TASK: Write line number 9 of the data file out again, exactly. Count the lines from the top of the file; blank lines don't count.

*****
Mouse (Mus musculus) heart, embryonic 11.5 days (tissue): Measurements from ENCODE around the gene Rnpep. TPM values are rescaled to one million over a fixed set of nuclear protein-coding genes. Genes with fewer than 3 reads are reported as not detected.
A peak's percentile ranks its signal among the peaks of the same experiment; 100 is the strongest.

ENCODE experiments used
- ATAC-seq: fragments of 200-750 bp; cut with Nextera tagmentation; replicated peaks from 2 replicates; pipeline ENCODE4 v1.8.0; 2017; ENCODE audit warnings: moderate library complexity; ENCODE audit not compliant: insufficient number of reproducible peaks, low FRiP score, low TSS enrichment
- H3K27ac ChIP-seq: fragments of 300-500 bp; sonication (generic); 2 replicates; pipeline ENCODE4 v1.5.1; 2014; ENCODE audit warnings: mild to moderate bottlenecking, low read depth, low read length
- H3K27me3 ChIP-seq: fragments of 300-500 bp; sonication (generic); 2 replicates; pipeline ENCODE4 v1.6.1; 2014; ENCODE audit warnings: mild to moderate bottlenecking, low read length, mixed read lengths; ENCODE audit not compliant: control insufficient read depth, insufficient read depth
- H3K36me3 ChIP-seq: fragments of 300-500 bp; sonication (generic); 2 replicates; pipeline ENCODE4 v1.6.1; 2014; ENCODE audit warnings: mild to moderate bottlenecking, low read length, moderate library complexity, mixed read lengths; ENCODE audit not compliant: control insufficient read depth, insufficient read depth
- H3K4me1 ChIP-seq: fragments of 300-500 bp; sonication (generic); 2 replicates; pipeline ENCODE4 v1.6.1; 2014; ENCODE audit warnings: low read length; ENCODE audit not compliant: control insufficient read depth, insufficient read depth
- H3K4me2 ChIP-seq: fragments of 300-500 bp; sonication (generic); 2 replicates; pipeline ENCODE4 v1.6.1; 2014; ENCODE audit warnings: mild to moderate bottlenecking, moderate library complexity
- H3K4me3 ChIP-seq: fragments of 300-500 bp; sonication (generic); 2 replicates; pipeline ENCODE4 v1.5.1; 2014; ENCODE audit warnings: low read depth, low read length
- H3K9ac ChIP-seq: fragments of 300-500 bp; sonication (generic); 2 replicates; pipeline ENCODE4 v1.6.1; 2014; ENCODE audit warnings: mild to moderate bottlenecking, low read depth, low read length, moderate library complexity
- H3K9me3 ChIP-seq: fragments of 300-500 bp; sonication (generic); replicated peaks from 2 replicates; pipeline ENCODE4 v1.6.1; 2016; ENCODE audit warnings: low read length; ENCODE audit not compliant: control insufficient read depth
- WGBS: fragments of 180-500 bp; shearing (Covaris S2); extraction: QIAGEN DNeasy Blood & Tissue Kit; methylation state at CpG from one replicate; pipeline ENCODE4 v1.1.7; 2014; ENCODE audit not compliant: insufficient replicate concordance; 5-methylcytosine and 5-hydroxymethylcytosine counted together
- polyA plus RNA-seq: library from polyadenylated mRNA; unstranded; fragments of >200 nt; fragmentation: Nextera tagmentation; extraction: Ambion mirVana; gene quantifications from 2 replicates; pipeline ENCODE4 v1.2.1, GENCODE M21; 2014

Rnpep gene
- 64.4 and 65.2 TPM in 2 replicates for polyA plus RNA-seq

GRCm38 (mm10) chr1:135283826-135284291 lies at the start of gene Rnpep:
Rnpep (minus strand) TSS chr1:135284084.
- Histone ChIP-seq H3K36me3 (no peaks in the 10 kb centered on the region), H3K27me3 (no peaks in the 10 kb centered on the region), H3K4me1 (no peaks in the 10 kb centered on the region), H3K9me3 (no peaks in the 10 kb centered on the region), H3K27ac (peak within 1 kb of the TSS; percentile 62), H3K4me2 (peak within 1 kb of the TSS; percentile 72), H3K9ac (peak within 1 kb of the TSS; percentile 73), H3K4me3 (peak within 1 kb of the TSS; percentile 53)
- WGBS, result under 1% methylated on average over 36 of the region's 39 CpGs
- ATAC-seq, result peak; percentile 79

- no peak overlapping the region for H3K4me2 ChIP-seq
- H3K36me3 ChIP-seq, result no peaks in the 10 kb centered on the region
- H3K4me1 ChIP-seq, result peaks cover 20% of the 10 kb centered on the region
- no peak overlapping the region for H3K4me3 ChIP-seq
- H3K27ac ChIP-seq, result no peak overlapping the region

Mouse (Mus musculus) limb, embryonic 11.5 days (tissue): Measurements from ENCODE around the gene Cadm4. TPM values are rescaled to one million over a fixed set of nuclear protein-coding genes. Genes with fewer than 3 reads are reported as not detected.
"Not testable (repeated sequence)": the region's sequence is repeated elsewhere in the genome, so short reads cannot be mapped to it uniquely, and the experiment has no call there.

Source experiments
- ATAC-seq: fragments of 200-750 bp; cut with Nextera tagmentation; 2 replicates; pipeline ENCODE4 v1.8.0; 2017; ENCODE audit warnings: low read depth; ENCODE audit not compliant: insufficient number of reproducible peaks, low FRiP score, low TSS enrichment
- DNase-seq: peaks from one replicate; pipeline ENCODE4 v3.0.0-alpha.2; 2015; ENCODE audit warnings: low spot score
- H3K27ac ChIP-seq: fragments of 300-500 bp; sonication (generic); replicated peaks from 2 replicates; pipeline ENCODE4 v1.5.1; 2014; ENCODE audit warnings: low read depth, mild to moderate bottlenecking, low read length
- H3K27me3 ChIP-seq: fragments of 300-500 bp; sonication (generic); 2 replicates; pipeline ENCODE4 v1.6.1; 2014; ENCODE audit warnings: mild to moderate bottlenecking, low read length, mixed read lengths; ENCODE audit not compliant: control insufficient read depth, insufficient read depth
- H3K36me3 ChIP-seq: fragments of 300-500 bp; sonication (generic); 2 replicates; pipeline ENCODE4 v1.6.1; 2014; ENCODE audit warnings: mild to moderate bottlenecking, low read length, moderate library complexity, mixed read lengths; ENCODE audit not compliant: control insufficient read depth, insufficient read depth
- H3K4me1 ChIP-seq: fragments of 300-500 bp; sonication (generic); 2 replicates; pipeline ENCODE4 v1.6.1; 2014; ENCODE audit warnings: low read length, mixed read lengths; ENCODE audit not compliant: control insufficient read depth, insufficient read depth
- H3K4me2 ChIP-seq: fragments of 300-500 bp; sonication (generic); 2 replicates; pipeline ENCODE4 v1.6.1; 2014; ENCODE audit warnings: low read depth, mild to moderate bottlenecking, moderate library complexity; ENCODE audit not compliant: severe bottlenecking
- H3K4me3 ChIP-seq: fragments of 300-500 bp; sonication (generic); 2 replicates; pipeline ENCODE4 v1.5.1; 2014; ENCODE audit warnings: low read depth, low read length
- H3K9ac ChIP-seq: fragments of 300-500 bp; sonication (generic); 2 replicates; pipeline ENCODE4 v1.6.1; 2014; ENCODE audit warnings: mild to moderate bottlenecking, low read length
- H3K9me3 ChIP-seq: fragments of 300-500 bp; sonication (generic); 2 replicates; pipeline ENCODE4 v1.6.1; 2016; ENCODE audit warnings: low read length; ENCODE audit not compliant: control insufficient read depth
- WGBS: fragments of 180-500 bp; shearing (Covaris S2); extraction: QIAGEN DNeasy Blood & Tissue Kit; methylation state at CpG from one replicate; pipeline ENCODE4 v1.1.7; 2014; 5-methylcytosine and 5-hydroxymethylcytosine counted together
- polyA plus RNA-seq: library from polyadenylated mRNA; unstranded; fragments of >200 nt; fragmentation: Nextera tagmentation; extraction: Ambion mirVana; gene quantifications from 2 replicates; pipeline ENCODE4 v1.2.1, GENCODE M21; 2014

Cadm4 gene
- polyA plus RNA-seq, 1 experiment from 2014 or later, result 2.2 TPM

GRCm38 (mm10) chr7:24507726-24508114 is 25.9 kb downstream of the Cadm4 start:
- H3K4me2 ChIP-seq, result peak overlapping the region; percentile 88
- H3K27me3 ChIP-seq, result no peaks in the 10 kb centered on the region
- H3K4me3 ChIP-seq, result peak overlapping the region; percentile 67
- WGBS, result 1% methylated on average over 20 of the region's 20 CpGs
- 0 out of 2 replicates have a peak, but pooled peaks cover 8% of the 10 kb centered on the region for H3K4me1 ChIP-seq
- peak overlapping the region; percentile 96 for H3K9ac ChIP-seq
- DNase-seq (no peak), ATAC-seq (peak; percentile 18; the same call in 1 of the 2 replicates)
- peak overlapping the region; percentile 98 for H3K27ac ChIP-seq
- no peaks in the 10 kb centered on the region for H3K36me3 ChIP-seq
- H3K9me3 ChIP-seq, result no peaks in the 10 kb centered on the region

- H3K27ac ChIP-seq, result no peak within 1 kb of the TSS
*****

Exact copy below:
- H3K4me2 ChIP-seq: fragments of 300-500 bp; sonication (generic); 2 replicates; pipeline ENCODE4 v1.6.1; 2014; ENCODE audit warnings: mild to moderate bottlenecking, moderate library complexity